As to hegemony, this was the principle expounded by John Quincy Adams that the United States should not coexist on equal terms with any other power in North America; the United States must be in the single most powerful country on this continent. At the time the policy was formulated, the United States was still a weak eastern-seaboard nation, and most of the continent was controlled by other European powers. However, the policy of hegemony allowed the United States to take the steps that did allow it eventually to dominate the North American continent. Many people could see back then where history was taking the country. As early as 1753 Benjamin Franklin observed that with enough expansion the Americas could come to dominate Europe. This also explains why the union fought so hard during the Civil War: there had to be just one the strong nation on the continent, otherwise two or more weak nations would be subject to outside control. With the Industrial Revolution and concomitant revolution in transportation, it was no longer sufficient for the US’s sphere of influence to extend only to the Western Hemisphere. But while it should have been evident earlier, the country only realized this with the bombing of Pearl Harbor. Not that the leaders of the country, especially Woodrow Wilson, did not try to exert global influence after World War One. But the country was not ready, and Wilson suffered a crucial defeat in the Senate. World War Two brought up the issue again, and the outcome did settle things. At the conclusion of the war, the US’s sphere of influence extended all the way around the world. The post-war world order was then intentionally set up to perpetuate this, though hiding the extent to some degree.
Like Toughill, Gadis sees the war’s course and outcome as intentional, and carefully guided by FDR. The apparent move away from unilateralism after World War Two was not as dramatic as it seemed. Certainly the US set up networks of alliances, from NATO and the UN to the International Monetary Fund. But these were not partnerships of equals; they unequivocally served the interests of the United States first and foremost. That is, the US had unilateral freedom of movement under the appearance of international restraints. The US achieved hegemony, and the startling point to realize, was this was a hegemony by consent! It was possible to achieve this by clever maneuvering. In the struggle for the hearts and minds of the rest of the world that was helpful but there was always an alternative to domination by the United States, namely domination by the Soviet Union. Stalin may have gotten more of Europe than Roosevelt intended, but he was carefully maneuvered into building the Iron Curtain himself, rather than being forced into it. Through the entire history of the Cold War the United States never seriously considered any option that would make it look like the aggressor in the eyes of the rest of the world. And so the world gratefully accepted US dominance rather than that of the Soviet Union. In 1991 this changed.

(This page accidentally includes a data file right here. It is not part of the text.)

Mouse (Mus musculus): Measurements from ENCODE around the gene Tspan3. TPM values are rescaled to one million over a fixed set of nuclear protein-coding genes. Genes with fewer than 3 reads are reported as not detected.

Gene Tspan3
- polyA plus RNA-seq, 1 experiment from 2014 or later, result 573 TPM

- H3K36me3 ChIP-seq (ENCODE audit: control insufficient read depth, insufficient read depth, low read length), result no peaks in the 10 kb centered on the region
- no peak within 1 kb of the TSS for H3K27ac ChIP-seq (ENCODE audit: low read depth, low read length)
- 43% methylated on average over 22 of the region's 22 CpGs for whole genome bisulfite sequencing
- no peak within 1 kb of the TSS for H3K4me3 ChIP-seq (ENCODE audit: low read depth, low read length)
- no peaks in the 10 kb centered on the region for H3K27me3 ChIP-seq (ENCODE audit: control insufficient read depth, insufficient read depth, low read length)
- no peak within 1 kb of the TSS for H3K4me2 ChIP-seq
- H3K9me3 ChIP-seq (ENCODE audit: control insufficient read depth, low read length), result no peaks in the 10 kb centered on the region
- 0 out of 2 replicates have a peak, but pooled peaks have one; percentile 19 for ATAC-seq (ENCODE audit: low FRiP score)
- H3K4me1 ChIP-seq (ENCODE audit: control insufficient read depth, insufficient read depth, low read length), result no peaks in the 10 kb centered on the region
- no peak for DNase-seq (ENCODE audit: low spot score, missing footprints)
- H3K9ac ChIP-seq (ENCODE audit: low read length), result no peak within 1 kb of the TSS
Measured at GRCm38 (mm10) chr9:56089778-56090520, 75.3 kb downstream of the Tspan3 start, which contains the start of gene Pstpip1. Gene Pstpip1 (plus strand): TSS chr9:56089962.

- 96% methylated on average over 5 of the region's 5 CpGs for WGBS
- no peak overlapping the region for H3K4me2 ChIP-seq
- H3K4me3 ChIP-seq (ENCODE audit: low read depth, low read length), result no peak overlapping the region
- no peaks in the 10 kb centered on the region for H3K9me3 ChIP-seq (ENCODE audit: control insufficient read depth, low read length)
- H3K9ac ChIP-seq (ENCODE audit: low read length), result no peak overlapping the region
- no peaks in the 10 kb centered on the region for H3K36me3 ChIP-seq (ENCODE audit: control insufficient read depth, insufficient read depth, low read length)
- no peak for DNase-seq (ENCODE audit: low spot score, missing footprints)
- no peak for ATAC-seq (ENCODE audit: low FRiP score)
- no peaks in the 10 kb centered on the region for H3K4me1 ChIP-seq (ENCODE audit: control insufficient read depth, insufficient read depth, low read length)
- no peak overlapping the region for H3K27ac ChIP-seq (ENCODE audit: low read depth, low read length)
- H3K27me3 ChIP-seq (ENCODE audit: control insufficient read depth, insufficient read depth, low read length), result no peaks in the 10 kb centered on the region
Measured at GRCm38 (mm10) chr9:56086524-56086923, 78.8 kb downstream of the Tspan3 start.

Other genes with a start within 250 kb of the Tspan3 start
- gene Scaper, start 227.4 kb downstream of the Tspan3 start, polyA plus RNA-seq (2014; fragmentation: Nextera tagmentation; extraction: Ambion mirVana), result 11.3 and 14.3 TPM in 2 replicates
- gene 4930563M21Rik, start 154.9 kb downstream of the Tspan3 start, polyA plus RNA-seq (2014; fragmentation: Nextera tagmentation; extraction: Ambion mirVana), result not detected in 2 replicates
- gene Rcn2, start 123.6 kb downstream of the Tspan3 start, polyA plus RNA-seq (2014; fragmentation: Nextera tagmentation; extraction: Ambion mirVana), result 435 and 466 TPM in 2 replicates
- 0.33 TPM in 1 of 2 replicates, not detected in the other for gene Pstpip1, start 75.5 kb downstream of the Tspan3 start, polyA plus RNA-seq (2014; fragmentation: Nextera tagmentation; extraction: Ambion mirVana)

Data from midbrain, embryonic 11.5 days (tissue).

At the end of the Cold War the United States emerged as the world’s only superpower. The United States was able to maintain this position not by overwhelming might, but because American self-restraint reassured the rest of the world. And Quentin the United States was finally attacked, it was not by a nation, but a stateless organization. And so the United States in 2001 stood at a turning point.
The challenges of the 21st century include the overall weakening of the power of sovereign states, the emergence of non-state actors, and the vulnerability of infrastructure. In short, all the advantages of size and military suddenly meant nothing. So what if you can easily conquer any state in the world? The threats to the security of the United States do not come from states. How do you identify enemies? With literally millions of potential terrorists, how do you find the few dozen who are going to do something? Of course this is easy after-the-fact, but sorting the signal from the noise and advance is far trickier. The Bush administration resurrected the doctrine of preemption and of unilateralism, and is vigorously maintaining hegemony. Preemption showed up in the invasion of Afghanistan, preemption and unilateralism and that of Iraq. How well this will play out a long term remains to be seen. While Bush was hoping with shock and awe to make an example out of Iraq and get the rest of the Middle East into line, the strategy at this point appears to of backfired, causing the rest of the world’s to consider whether American hegemony is truly benign and desirable.
This is a delightful book, and a quick and pleasant read. It has an excellent way of placing current events in historical context, and broadening your views.